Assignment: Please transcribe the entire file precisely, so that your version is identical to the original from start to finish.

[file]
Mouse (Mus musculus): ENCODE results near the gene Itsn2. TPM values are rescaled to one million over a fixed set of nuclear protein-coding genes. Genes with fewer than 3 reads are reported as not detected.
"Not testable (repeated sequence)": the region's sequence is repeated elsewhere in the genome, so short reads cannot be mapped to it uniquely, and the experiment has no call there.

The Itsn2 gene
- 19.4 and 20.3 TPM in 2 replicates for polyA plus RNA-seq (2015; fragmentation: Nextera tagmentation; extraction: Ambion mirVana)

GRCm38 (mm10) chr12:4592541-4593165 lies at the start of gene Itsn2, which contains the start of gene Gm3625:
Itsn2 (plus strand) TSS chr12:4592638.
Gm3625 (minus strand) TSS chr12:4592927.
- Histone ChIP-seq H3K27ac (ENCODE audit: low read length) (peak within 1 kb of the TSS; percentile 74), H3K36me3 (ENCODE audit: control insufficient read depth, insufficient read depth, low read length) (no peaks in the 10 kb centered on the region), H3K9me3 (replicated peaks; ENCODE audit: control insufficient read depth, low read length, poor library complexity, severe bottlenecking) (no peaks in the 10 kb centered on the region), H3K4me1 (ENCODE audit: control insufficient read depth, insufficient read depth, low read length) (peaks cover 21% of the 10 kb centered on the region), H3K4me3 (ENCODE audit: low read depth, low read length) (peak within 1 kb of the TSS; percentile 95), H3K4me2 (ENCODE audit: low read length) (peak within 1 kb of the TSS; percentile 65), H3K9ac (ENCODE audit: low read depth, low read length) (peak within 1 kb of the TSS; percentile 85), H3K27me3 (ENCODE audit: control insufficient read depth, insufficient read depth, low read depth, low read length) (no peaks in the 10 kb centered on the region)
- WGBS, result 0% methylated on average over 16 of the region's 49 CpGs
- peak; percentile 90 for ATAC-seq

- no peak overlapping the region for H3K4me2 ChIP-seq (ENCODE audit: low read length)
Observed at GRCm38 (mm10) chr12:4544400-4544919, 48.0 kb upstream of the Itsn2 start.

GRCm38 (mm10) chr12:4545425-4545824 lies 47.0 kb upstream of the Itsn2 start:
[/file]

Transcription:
Mouse (Mus musculus): ENCODE results near the gene Itsn2. TPM values are rescaled to one million over a fixed set of nuclear protein-coding genes. Genes with fewer than 3 reads are reported as not detected.
"Not testable (repeated sequence)": the region's sequence is repeated elsewhere in the genome, so short reads cannot be mapped to it uniquely, and the experiment has no call there.

The Itsn2 gene
- 19.4 and 20.3 TPM in 2 replicates for polyA plus RNA-seq (2015; fragmentation: Nextera tagmentation; extraction: Ambion mirVana)

GRCm38 (mm10) chr12:4592541-4593165 lies at the start of gene Itsn2, which contains the start of gene Gm3625:
Itsn2 (plus strand) TSS chr12:4592638.
Gm3625 (minus strand) TSS chr12:4592927.
- Histone ChIP-seq H3K27ac (ENCODE audit: low read length) (peak within 1 kb of the TSS; percentile 74), H3K36me3 (ENCODE audit: control insufficient read depth, insufficient read depth, low read length) (no peaks in the 10 kb centered on the region), H3K9me3 (replicated peaks; ENCODE audit: control insufficient read depth, low read length, poor library complexity, severe bottlenecking) (no peaks in the 10 kb centered on the region), H3K4me1 (ENCODE audit: control insufficient read depth, insufficient read depth, low read length) (peaks cover 21% of the 10 kb centered on the region), H3K4me3 (ENCODE audit: low read depth, low read length) (peak within 1 kb of the TSS; percentile 95), H3K4me2 (ENCODE audit: low read length) (peak within 1 kb of the TSS; percentile 65), H3K9ac (ENCODE audit: low read depth, low read length) (peak within 1 kb of the TSS; percentile 85), H3K27me3 (ENCODE audit: control insufficient read depth, insufficient read depth, low read depth, low read length) (no peaks in the 10 kb centered on the region)
- WGBS, result 0% methylated on average over 16 of the region's 49 CpGs
- peak; percentile 90 for ATAC-seq

- no peak overlapping the region for H3K4me2 ChIP-seq (ENCODE audit: low read length)
Observed at GRCm38 (mm10) chr12:4544400-4544919, 48.0 kb upstream of the Itsn2 start.

GRCm38 (mm10) chr12:4545425-4545824 lies 47.0 kb upstream of the Itsn2 start: